The Status Quo of Stasis…

Mitch Schneider
May 13, 2022

I was having a friendly discussion with another patient in a clinic waiting room at the City of Hope not long ago. Friendly discussions are not uncommon in common areas like a clinic waiting room.

It makes sense. If you’re hanging out in one of those waiting areas, you know you have at least one thing in common with everyone else there. Catastrophic illness.

Waiting is something we can all relate to. Filling that time talking to someone who may be a step or two ahead of you on your journey seems more productive than just about anything else you could be doing. In fact, there are times I’ve learned as much from patients in a clinic waiting room as I have from some of the medical professionals involved in my care. What makes that possible is the uniquely singular —and, personal. Catastrophic illness.

Two terms that often come up in many of these conversations are status quo and stasis. I’ve seen them used interchangeably, and as a result, incorrectly. I see stasis as a kind of equilibrium. A condition where opposing forces are equal — balanced — resulting in no appreciative movement in one direction or another. Status quo is different. It literally means the existing state of things. Especially when those existing things remain unchanged (Perhaps because they are in stasis?).

I’ve experienced both. Periods of relative stability where the status quo doesn’t change much. Periods of stasis where internal or external stresses appear balanced. At least, for a little while.

From the Outside In…

Looking in from the outside status quo and stasis may look the same. Especially, when there isn’t much happening. But they are different, and the difference can have profound implications.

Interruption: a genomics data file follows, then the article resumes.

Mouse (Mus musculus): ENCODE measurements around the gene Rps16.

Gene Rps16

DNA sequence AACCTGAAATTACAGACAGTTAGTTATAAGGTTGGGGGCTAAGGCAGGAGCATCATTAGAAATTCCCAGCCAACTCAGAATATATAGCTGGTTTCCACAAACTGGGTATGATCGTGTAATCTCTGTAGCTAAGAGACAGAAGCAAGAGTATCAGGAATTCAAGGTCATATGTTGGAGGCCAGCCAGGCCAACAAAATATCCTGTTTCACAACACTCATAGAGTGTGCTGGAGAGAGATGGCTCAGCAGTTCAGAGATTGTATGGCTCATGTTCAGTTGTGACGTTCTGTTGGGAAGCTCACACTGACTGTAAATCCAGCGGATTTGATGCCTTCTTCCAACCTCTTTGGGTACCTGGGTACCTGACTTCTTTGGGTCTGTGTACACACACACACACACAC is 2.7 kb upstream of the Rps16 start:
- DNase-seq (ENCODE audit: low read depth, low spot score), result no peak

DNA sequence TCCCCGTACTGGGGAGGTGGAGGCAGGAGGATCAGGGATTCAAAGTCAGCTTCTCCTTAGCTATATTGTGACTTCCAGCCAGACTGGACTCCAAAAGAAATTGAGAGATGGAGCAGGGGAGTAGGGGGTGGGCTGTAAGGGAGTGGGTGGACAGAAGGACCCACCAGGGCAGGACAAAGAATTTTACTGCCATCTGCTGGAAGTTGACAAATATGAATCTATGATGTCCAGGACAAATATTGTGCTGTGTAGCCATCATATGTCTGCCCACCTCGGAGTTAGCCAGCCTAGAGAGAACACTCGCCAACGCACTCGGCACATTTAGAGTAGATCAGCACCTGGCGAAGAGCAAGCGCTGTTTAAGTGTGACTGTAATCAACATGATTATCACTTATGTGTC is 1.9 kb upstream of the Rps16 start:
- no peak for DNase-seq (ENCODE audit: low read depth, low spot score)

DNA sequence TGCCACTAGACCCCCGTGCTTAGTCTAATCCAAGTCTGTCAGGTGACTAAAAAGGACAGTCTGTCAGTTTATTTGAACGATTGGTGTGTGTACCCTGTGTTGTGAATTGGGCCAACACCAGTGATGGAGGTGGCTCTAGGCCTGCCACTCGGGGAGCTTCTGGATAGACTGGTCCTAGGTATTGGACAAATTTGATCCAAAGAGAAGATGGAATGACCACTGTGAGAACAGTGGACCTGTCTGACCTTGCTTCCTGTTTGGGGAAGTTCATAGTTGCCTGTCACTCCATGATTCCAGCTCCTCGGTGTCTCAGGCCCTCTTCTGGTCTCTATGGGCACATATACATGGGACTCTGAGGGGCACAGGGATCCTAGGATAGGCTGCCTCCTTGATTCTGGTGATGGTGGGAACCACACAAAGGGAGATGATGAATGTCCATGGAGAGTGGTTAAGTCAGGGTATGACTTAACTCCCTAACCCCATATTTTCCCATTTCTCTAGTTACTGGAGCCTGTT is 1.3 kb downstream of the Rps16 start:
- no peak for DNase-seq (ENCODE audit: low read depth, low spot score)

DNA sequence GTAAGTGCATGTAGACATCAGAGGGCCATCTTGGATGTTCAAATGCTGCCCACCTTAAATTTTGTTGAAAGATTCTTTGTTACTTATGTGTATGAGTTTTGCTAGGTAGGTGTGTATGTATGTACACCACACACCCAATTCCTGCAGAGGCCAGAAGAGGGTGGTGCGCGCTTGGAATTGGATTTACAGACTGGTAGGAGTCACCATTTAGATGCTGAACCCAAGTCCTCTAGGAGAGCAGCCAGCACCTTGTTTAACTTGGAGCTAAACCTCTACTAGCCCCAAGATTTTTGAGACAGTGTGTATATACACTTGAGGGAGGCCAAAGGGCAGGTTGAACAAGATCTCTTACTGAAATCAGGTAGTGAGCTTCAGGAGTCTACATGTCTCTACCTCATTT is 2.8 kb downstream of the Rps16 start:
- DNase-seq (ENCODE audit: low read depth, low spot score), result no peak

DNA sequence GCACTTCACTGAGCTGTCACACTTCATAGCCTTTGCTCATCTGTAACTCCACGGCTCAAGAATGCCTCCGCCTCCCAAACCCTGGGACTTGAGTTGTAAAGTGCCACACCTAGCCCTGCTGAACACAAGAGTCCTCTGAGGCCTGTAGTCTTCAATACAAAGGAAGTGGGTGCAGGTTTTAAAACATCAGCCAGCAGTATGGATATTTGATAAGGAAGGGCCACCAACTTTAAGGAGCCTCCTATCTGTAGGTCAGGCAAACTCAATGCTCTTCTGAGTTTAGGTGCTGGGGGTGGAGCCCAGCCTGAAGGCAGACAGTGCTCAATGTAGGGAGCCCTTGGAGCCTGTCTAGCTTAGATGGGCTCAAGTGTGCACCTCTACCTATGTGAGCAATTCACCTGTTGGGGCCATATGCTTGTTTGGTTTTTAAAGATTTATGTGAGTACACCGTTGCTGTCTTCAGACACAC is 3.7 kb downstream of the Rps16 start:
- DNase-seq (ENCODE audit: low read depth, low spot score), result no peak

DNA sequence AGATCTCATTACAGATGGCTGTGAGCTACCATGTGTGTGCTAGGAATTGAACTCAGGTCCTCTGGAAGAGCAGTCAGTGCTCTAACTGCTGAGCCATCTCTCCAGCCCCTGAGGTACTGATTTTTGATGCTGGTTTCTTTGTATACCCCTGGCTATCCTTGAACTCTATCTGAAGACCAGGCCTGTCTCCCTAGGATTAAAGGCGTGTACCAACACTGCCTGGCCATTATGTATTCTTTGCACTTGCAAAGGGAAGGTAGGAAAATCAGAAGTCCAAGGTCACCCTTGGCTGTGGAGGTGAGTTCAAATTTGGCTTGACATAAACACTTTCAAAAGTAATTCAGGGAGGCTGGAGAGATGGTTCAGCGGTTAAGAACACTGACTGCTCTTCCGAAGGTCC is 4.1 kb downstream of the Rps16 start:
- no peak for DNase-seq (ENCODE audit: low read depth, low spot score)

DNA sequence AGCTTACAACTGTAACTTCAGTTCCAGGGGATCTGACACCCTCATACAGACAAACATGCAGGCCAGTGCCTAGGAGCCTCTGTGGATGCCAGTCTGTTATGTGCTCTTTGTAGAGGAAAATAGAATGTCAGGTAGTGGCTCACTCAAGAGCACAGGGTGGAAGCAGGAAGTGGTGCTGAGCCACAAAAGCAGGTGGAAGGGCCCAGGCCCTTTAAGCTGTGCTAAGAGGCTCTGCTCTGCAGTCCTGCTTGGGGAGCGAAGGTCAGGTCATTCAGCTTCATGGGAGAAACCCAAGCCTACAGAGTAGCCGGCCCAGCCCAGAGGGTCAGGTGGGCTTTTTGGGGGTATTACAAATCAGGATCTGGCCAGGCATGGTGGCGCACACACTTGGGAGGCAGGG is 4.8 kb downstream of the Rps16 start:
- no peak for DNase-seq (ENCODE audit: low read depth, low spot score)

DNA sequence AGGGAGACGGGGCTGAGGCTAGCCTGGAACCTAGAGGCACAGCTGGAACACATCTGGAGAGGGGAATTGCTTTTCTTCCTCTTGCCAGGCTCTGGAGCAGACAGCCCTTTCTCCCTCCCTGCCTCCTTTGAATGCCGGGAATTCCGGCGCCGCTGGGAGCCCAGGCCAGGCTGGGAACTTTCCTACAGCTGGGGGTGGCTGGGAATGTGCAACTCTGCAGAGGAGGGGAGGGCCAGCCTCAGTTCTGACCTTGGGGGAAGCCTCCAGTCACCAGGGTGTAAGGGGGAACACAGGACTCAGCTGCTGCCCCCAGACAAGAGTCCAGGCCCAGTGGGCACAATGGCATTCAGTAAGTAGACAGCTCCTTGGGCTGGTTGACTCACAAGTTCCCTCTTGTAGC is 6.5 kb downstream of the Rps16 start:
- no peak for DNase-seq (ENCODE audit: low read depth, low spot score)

If you are in stasis, especially regarding your health. Opposing forces tend to be equal. If that’s the case, the status quo — the existing state of things — will reflect that lack of change. But that status quo could just as easily reflect constant and dramatic change — the antithesis of stasis.

The same holds true for life and business where stasis can result in stagnation. Where equality in opposing forces is not necessarily desirable and forward movement is required for growth and ultimately for success. And movement in the wrong direction —backward — can mean disaster.

Stasis may be desirable when things are going well. When you have finally achieved a goal or an objective, or when rest and regeneration are required. But that kind of status quo — that lack of movement and forward progress — will never provide the satisfaction and success we seek. Satisfaction and success are often accompanied by disruption and a fair measure of discomfort when the status quo is shattered and driven out of stasis.

In medicine Eastern medicine, they call that a healing crisis. In life and business, let’s hope we can refer to it as progress.



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